How retailers can get the ABCs of real estate and expansion

HIGH POINT — Retailers interested in expansion and the real estate market will have the opportunity to hear from a real estate expert this afternoon.

Julius Feinblum, principal of Julius M. Feinblum Real Estate, will conduct a seminar titled “Explore the Challenges in Expansion & Relocation for Furniture Stores” at the HFA Retailer Resource Center (Plaza Suites, first floor) at 4 p.m.

Feinblum told Furniture Today that the seminar is geared toward independent retailers. “It’s smaller guys who don’t see this exposure, what I’m talking about and discussing. They’re more independent and in smaller markets,” he said.

In the presentation, Feinblum will discuss the hottest real estate markets with the largest growth areas in the U.S., how to effectively analyze a real estate strategy to make the optimal decision of leasing or purchasing, and more.

He said the market predictions are always a hit among attendees.

“That’s one of my key things, uncovering the key real estate markets and growth areas in the U.S. I will share what they are and how we determined this information and how it could be misleading sometimes or helpful sometimes,” Feinblum said. “You have to know how to interpret the data. You get variables that are unpredictable based on the economy. The areas that are good furniture areas are usually good growth areas. But with good furniture areas, that means there are other guys there.”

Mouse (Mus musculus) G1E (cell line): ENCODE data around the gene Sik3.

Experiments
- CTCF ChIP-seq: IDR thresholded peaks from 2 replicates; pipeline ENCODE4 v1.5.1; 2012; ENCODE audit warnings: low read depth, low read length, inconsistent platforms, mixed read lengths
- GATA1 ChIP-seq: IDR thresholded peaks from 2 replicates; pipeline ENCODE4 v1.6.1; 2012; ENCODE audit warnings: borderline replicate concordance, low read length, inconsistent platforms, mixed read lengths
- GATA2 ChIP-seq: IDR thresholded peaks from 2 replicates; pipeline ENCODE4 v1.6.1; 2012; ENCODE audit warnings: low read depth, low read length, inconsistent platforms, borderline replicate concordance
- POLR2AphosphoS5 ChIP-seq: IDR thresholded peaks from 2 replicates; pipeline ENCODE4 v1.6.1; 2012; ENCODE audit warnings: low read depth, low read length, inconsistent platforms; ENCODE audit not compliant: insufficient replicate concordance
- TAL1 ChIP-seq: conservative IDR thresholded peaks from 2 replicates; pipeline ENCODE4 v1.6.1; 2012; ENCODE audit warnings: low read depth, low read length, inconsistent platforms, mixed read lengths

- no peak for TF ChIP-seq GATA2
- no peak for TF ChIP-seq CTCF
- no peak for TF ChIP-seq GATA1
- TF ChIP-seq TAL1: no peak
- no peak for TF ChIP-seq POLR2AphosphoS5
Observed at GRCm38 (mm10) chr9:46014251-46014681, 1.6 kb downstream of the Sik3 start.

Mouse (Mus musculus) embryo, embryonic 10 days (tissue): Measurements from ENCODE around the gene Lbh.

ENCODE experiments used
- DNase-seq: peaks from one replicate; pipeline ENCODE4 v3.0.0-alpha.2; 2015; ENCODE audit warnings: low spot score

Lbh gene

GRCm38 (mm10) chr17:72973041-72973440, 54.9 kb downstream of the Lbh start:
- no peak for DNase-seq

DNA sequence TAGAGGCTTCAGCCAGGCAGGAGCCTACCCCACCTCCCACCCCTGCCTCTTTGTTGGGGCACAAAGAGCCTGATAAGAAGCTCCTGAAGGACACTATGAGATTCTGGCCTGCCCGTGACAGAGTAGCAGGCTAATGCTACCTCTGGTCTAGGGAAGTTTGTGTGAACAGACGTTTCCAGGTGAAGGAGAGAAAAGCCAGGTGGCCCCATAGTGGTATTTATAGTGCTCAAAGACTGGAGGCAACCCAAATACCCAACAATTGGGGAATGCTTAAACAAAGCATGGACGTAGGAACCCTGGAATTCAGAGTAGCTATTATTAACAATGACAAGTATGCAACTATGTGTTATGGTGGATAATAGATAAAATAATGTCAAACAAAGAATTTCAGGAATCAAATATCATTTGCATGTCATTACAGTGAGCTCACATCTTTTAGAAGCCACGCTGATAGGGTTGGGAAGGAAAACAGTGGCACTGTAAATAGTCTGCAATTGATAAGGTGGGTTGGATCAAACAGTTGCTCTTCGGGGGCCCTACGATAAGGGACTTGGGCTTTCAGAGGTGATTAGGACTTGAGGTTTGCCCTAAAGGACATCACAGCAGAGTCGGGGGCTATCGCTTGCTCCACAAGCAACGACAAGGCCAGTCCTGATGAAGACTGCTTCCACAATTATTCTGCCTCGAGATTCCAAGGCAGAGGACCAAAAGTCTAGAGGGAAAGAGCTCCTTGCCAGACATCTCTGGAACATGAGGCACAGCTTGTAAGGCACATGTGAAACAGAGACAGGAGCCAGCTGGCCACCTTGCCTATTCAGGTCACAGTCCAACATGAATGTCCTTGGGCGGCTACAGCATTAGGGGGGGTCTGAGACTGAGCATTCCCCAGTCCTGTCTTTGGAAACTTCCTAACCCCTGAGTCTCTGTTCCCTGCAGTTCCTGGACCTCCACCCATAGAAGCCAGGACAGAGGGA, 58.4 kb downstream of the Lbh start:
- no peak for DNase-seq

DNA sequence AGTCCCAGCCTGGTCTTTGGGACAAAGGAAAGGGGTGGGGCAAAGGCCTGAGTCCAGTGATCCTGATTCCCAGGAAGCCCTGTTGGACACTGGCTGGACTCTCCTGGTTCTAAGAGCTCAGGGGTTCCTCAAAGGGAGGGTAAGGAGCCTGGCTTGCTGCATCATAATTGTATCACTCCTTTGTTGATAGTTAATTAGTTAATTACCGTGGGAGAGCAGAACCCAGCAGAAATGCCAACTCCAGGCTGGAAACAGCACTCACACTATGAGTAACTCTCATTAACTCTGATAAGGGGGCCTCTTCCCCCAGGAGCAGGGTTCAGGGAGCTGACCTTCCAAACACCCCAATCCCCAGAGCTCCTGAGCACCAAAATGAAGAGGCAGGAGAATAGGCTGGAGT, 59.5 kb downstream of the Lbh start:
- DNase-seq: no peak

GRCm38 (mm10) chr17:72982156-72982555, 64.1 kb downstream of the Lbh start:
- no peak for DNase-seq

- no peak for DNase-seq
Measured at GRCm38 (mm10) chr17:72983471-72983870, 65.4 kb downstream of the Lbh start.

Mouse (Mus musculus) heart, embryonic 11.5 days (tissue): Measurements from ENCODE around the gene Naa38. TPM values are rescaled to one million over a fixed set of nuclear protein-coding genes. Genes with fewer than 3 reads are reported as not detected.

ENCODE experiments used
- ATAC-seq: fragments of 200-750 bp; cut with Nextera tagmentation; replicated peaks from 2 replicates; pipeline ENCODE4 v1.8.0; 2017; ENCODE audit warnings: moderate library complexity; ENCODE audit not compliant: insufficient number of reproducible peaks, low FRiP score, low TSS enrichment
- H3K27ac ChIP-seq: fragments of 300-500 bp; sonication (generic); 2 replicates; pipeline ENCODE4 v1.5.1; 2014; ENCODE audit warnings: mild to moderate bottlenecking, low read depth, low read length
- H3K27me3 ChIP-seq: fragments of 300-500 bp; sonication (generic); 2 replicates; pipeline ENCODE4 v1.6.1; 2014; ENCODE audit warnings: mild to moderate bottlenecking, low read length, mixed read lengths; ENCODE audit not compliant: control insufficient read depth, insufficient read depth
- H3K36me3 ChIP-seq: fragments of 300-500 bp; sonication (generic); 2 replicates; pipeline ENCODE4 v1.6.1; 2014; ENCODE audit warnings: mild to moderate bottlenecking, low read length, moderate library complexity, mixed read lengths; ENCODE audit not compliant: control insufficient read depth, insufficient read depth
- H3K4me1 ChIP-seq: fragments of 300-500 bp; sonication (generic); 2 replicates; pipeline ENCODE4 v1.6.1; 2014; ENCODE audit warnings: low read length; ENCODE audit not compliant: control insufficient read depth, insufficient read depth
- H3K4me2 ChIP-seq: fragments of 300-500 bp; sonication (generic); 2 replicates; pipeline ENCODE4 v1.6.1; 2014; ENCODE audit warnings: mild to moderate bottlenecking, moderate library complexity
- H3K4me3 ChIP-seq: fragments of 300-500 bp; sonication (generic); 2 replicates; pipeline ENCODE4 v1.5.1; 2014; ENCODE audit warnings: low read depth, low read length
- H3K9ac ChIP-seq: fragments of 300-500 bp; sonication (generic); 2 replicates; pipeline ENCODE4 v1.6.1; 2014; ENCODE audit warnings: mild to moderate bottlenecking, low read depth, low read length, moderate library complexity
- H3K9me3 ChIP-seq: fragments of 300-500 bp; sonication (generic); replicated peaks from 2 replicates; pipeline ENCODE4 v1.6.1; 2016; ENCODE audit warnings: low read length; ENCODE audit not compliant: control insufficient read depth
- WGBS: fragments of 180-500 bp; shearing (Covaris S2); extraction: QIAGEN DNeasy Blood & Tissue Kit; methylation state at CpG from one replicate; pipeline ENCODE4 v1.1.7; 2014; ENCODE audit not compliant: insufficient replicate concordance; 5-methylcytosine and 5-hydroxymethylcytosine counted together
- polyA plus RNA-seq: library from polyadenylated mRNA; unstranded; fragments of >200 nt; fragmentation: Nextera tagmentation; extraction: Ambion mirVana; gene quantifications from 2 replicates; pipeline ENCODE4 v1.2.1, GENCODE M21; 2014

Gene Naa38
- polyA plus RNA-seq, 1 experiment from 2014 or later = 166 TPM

Feinblum said, in most cases, buying property is the ideal choice if a retailer can do it, but in today’s economy, the lines between buying and leasing are getting blurrier.

“Historically, if you were in a position to do it either way, you buy because you own it, it appreciates in value over time, the tax advantages are very good, and it ensures maintaining a ceiling on your occupancy expense,” he said. “In today’s world, with the cost of money what it is and prices for good land and building costs, it creates an argument — even for guys who have a lot of money — to lease.”

He said while bankruptcies present opportunities, retailers have to understand the complexities involved in order to make the best decisions. “It opens the door to be able to get a decent location and a decent buildout where you wouldn’t have that if it wasn’t a bankruptcy or closing,” he said.

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